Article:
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Simple Steps for Staying Safe Online

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Be suspicious.  Use unique passwords.  Keep your computer updated. 
Those are common words of advice for anyone who uses their computer online.

As Foster and Motley recognizes October as National Cybersecurity Awareness Month, it’s a good time for all of us to be aware of technology and the consequences if we don’t protect our personal information from online scammers.  

Watch out for SPAM and Phishing Attempts

What is SPAM?
SPAM or Junk email are unsolicited bulk e-mail messages or any email messages unwanted or unrequested by the recipient. Spam messages are mostly commercial advertising, although chain letters, political mailings and other forms of non-commercial mailings are often included under the same categorization. A large portion of spam has also been found to be comprised of ads for products of dubious quality and services of questionable legality.  Sometimes the spammer poses as someone affiliated with a legitimate organization. 

How can you stop it?
Some Junk mail can be stopped by simply unsubscribing. If you have recently created an account with a company or web site and are now receiving email from them, look for an “unsubscribe” section in the email footer. If there is no “unsubscribe” section, most email services allow you to flag the email address as “SPAM” which blocks future emails from them.  

What is Phishing?
Phishing attacks are designed to steal your personal identity information and financial account credentials.  Some phishing attacks employ social-engineering schemes which use spoofed emails to lead consumers to counterfeit websites.  These websites are designed to trick recipients into divulging financial data such as credit card numbers, account usernames, passwords, and social security numbers.  Phishers often convince recipients to respond to their emails by hijacking brand names of banks, e-retailers, and credit card companies.

Another common phishing attack attempts to trick the victim into either opening a malicious file attachment or clicking a link that downloads and installs malware that could compromise your computer or home
network. 

See KnowBe4’s Social Engineering Red Flags for tips on spotting phishing emails that might be coming into your mailbox.

How can you protect against phishing?
Most malicious emails are action-based – they require you click on a link to activate them. So, before you open that unexpected email form Google or Facebook with an alarming subject line such as “Problem with Your Account,” treat it with  suspicion. 

Think Before You Click.  Do not click on the links or attachment to figure out the problem. Instead, log in directly to your account using a bookmarked link or by typing the address of the site into the browser. You can then check any purported problems directly on your account and know you’re doing so safely.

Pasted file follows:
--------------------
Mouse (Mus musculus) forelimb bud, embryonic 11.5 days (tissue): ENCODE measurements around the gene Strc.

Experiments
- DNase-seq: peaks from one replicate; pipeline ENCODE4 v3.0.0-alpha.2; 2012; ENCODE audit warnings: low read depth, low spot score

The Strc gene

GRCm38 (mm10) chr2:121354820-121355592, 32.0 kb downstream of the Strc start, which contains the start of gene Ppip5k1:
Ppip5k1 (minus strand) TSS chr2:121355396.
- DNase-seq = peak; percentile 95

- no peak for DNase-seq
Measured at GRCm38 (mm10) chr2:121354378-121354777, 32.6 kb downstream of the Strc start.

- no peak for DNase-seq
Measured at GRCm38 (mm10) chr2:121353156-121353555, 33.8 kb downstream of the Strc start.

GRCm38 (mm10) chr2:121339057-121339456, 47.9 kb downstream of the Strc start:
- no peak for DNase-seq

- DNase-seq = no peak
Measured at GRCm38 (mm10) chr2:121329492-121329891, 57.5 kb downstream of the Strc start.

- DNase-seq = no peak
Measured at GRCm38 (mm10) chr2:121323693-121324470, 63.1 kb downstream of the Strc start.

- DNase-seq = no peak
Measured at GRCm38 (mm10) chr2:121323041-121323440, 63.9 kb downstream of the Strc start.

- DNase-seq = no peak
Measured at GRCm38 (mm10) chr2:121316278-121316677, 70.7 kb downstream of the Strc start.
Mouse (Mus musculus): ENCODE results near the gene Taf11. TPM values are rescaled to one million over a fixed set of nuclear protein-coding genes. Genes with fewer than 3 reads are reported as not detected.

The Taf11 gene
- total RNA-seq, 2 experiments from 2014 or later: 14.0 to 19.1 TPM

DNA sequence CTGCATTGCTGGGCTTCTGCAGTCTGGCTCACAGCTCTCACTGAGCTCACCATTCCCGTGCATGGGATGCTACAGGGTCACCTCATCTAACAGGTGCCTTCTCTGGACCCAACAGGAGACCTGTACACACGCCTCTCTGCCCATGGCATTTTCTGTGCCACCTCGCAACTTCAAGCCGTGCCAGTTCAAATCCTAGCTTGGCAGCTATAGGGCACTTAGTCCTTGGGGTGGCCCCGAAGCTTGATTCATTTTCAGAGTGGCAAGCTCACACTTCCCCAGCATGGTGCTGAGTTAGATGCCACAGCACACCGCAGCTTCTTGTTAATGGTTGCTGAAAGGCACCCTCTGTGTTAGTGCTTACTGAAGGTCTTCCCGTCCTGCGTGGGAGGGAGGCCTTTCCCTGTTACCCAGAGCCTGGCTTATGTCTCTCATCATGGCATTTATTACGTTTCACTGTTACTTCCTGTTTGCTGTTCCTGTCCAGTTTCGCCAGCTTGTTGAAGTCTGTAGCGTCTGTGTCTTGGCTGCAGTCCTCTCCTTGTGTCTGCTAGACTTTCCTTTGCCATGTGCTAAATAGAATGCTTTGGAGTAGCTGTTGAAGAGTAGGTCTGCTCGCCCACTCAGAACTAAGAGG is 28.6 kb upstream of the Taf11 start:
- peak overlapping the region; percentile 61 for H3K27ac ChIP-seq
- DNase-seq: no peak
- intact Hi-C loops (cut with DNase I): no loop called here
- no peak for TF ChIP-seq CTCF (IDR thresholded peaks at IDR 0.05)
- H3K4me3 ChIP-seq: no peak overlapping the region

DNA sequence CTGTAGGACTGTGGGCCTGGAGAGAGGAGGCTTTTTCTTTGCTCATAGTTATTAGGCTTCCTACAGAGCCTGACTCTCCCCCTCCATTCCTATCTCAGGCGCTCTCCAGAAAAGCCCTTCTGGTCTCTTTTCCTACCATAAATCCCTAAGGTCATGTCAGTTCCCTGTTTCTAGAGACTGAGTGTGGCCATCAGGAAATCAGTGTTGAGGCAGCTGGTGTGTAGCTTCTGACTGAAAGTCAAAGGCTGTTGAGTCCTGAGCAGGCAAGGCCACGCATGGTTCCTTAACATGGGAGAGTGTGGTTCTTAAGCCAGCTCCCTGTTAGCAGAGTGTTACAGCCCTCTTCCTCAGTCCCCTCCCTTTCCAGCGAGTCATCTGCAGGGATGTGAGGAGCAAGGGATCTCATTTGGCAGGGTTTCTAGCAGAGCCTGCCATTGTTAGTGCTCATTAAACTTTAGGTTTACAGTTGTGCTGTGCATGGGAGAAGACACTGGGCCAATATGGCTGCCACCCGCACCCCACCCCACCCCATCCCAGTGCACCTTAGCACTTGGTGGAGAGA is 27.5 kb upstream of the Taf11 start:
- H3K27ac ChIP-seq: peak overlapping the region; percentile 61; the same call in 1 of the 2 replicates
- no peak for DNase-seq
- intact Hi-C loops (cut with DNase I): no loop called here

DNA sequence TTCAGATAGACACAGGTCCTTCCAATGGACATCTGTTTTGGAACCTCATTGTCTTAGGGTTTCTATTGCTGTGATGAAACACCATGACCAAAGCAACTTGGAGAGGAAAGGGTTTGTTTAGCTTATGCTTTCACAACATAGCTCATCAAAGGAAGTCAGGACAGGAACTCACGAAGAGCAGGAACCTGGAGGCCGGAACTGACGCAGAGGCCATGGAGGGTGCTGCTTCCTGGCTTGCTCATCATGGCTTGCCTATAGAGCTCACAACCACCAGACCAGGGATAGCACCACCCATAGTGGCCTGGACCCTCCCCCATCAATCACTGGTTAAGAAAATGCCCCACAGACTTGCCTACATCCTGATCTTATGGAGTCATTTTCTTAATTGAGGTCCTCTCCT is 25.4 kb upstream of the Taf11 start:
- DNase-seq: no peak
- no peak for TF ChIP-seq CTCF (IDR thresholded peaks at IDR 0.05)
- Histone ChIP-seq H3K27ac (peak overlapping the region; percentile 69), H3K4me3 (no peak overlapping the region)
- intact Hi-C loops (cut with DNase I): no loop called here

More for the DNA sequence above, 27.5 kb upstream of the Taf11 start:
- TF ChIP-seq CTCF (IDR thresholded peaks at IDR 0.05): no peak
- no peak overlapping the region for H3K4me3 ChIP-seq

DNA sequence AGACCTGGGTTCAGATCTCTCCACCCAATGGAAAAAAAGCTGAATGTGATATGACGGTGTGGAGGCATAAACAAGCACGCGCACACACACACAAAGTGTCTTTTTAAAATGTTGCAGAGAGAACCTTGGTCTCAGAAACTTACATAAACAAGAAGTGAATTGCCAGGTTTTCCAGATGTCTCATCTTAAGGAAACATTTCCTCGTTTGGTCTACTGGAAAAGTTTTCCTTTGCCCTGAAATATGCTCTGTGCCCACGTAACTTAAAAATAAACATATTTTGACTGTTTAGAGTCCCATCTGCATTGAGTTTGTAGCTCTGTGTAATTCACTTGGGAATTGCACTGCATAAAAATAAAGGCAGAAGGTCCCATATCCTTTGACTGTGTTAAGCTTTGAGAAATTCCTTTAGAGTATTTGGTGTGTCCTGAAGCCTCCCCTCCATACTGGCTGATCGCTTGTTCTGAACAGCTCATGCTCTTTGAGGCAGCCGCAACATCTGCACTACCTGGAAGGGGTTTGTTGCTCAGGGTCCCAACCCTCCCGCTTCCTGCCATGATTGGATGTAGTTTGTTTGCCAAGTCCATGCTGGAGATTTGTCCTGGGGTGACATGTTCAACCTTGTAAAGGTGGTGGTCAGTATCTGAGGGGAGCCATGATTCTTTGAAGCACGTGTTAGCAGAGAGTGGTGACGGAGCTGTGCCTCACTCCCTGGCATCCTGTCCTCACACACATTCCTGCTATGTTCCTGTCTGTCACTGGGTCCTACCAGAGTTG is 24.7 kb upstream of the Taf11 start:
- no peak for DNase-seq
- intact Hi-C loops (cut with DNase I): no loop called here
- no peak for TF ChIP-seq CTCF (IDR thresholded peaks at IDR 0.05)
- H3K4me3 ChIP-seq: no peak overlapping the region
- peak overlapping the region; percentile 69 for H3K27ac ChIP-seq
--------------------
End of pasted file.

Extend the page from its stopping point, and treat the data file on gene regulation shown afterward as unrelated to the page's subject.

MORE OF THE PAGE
Keeping Safe Online
Protect your Email Account

Your email account is the key to your online accounts. Keep it safe. Skip the free email accounts from internet providers such as Comcast or Spectrum. Instead, use a service like Google Gmail or Microsoft Outlook which feature SPAM filtering, dedicated mobile apps, multifactor authentication and password change or failed login alerts. Plus, there’s the added convenience of not changing your email address in the event you switch internet providers. 

Make sure you use a strong, unique password.  A strong password these days does not necessarily mean complex. Recent security research suggests that a long, but easy to remember passphrase is better than a shorter, complex password.

Protect Your Online Accounts

Use strong, unique passwords for your most important accounts – banking, investments, online shopping, or social media accounts.  For each account, ask yourself: what would happen your password was stolen could they steal my identity?  If the answer is Yes, protect that account with all means available.

Never, ever give your password to anyone via email or on the phone.  Use a password manager, preferably one that works with both your computer and mobile device. Reputable options include LastPass, Dashlane and 1Password – most offer free trials so you can try before you buy.

On mobile devices, be sure to use a 6-digit password and finger print authentication. Enable “Find My Phone” features and know how to remotely erase your phone if lost or stolen.

For more information about protecting your accounts online see Lock Down Your Login.

How Foster & Motley Protects Your Data

 Cyber security is paramount in maintaining the safekeeping of your information.  We conduct frequent security awareness training sessions for our employees to keep them up-to-date on the latest attacks.  Our tech team sends out “faux” phishing tests to employees to keep them on their toes in identifying threats.  We also employ a variety of best practices and technology tools designed to protect Foster & Motley’s network, our business systems, and data. 

In the next few months, we will be offering webinar-based personal security training for clients designed to help you be safe and protect your identity online.   

Remember ... Think Before You Click!